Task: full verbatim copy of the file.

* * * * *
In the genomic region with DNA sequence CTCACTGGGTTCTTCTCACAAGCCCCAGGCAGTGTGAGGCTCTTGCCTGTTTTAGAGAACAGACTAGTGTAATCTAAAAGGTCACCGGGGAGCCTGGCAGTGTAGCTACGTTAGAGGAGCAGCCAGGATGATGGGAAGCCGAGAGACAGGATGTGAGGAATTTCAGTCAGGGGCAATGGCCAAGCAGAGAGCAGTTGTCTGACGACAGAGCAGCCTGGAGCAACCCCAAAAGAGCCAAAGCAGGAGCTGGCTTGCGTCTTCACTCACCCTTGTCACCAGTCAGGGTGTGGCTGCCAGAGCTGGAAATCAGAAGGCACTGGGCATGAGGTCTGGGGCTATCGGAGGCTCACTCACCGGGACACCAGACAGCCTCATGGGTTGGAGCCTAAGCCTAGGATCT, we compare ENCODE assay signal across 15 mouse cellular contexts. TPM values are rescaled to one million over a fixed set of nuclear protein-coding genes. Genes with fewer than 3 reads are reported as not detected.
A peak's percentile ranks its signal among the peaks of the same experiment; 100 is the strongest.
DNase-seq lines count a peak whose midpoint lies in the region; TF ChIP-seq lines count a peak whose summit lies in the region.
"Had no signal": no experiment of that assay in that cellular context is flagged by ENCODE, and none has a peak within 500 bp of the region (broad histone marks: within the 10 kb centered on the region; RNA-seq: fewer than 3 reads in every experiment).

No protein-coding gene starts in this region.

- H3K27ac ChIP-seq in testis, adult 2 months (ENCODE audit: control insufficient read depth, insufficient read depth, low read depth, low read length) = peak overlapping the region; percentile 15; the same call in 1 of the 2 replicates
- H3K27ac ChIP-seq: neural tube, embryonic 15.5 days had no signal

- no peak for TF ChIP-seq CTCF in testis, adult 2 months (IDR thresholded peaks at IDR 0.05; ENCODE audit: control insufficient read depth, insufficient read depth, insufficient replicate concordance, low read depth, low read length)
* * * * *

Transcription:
In the genomic region with DNA sequence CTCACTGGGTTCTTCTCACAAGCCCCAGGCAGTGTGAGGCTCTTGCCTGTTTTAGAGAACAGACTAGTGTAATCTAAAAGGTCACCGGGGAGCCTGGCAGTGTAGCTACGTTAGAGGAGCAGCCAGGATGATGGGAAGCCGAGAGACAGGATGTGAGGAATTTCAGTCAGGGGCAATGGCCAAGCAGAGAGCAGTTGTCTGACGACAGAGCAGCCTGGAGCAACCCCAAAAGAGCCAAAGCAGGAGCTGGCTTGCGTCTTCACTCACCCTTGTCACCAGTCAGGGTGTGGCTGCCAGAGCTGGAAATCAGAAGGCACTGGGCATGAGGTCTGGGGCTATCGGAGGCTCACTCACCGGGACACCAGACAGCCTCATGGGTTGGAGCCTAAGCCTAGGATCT, we compare ENCODE assay signal across 15 mouse cellular contexts. TPM values are rescaled to one million over a fixed set of nuclear protein-coding genes. Genes with fewer than 3 reads are reported as not detected.
A peak's percentile ranks its signal among the peaks of the same experiment; 100 is the strongest.
DNase-seq lines count a peak whose midpoint lies in the region; TF ChIP-seq lines count a peak whose summit lies in the region.
"Had no signal": no experiment of that assay in that cellular context is flagged by ENCODE, and none has a peak within 500 bp of the region (broad histone marks: within the 10 kb centered on the region; RNA-seq: fewer than 3 reads in every experiment).

No protein-coding gene starts in this region.

- H3K27ac ChIP-seq in testis, adult 2 months (ENCODE audit: control insufficient read depth, insufficient read depth, low read depth, low read length) = peak overlapping the region; percentile 15; the same call in 1 of the 2 replicates
- H3K27ac ChIP-seq: neural tube, embryonic 15.5 days had no signal

- no peak for TF ChIP-seq CTCF in testis, adult 2 months (IDR thresholded peaks at IDR 0.05; ENCODE audit: control insufficient read depth, insufficient read depth, insufficient replicate concordance, low read depth, low read length)